The tomato variety ‘Orange Russian’ stands out with its flaming orange-red colouring. Here is our guide to the weird and wonderful oxheart ‘Orange Russian’ tomato.
The beautiful ‘Orange Russian’ tomato is known for its delicious, large fruits. Here is everything you need to know about this two-toned fruit, from its history to its characteristics and how to grow it.
‘Orange Russian’ tomato: profile
|Other names||'Orange Russian 117'|
|Fruit||Beefsteak tomato; orange-red striped with yellow and pink mottling|
|Growth||Indeterminate, up to 2 m in height|
|Location||Greenhouse, outdoors with protection|
Origin and history
Despite its name, the ‘Orange Russian’ tomato variety actually comes from California. It was first bred by Jeff Dawson by crossing the ‘Russian 117’ and ‘Georgia Streak’ tomato varieties. This explains the tomato’s real name, ‘Orange Russian 117’, but the number is often left out. As a collector’s variety, this unique oxheart tomato has become a firm favourite with tomato lovers all over the world.
Quality and characteristics of the ‘Orange Russian’ tomato
The ‘Orange Russian’ variety grows to about two metres high. Its fruits are heart-shaped, up to 10 centimetres in size and weigh as much as 300 grams. They turn an attractive orange-red striped colour with yellow and pink mottling when ripe. The tomatoes ripen mid-late season and can be harvested for the first time from mid-August. ‘Orange Russian’ tastes fruity and sweet, with soft, melt-in-the-mouth flesh that has very few seeds. It is an heirloom variety, which means you can harvest and save the tomato seeds to sow again the following season.
Caring for and cultivating ‘Orange Russian’ tomato plants
The ‘Orange Russian’ tomato needs a warm and protected location to truly thrive. When grown outdoors without proper shelter from the rain, the tomato plants are very susceptible to fungal diseases. They also tend to have less vigorous growth and produce poor yields. In the greenhouse, on the other hand, the plants can produce an abundance of fruit and, with the right care, remain healthy for a long time. Avoid high humidity as this can lead to diseases such as tomato leaf mould (Cladosporium fulvum). Young plants can be transplanted into the greenhouse from the beginning of May, or outside only after the last threat of frost has passed, usually around mid-May. For difficult soils that are heavy, compacted or nutrient-poor, we recommend mixing in some of our Plantura Organic Tomato & Vegetable Compost when planting. After planting, do not forget to water and support the tall-growing ‘Orange Russian’ by tying it to a stake.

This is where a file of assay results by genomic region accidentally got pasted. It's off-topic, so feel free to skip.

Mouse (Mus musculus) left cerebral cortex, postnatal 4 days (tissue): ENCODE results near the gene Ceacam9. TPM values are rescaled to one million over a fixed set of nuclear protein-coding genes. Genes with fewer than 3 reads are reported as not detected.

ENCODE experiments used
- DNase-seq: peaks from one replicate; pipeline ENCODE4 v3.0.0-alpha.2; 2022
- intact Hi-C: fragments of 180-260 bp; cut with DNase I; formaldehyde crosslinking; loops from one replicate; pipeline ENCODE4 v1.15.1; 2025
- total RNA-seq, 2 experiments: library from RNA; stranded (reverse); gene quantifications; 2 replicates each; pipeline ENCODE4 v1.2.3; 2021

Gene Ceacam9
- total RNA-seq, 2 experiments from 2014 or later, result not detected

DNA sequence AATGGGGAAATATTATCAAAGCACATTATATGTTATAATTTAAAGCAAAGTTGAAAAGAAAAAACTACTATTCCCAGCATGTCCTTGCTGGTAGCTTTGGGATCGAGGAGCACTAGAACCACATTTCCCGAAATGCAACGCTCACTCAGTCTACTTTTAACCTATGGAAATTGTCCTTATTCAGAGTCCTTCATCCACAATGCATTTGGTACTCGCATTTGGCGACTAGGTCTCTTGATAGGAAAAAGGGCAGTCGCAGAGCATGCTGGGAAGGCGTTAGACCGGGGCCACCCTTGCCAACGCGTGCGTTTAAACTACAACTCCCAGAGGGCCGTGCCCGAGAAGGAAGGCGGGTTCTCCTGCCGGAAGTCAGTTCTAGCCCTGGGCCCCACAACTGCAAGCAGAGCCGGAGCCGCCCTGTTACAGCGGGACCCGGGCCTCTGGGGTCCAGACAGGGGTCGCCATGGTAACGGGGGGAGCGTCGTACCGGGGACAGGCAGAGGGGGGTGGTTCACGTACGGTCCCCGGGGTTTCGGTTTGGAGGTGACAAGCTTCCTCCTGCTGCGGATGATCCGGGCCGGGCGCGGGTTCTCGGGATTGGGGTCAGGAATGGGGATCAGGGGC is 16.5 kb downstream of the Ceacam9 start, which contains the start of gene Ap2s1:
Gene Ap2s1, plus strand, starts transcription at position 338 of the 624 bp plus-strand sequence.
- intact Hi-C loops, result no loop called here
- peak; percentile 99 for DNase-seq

All oxheart tomatoes, including the ‘Orange Russian’, can be grown with either one or two shoots. When cultivating ‘Orange Russian’ tomato plants with two shoots, simply leave one of the lowest side shoots and pinch out all the others. Pruning the tomatoes must be repeated regularly to remove any suckers. As soon as the plants start to form flowers, fertilise your tomato plants. Our Plantura Tomato Food is easy to apply by working it into the soil, where it is broken down slowly by the soil organisms. When growing outdoors and in greenhouses, watering and mulching tomatoes is essential to keep your plants happy and healthy.
Harvest and use
‘Orange Russian’ tomatoes are best enjoyed fresh when their fruity-sweet aroma is at its peak. They are also perfect for making bright orange tomato soup that is packed with flavour.
There are a few things to bear in mind when growing tomatoes in a greenhouse. Here are tips on selecting a greenhouse, choosing varieties and growing nightshade plants.